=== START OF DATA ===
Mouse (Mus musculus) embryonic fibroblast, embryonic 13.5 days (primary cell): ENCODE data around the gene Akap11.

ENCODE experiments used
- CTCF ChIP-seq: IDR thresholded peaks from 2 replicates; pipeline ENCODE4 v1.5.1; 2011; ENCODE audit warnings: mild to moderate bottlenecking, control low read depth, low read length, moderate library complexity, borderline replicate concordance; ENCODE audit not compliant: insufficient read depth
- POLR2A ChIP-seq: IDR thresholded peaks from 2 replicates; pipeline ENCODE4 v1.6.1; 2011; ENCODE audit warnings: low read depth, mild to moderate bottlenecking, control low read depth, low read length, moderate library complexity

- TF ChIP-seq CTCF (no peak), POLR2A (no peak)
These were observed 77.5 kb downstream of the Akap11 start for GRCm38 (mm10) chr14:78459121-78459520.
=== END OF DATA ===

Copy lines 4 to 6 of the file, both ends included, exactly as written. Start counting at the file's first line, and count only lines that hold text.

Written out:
- POLR2A ChIP-seq: IDR thresholded peaks from 2 replicates; pipeline ENCODE4 v1.6.1; 2011; ENCODE audit warnings: low read depth, mild to moderate bottlenecking, control low read depth, low read length, moderate library complexity

- TF ChIP-seq CTCF (no peak), POLR2A (no peak)
These were observed 77.5 kb downstream of the Akap11 start for GRCm38 (mm10) chr14:78459121-78459520.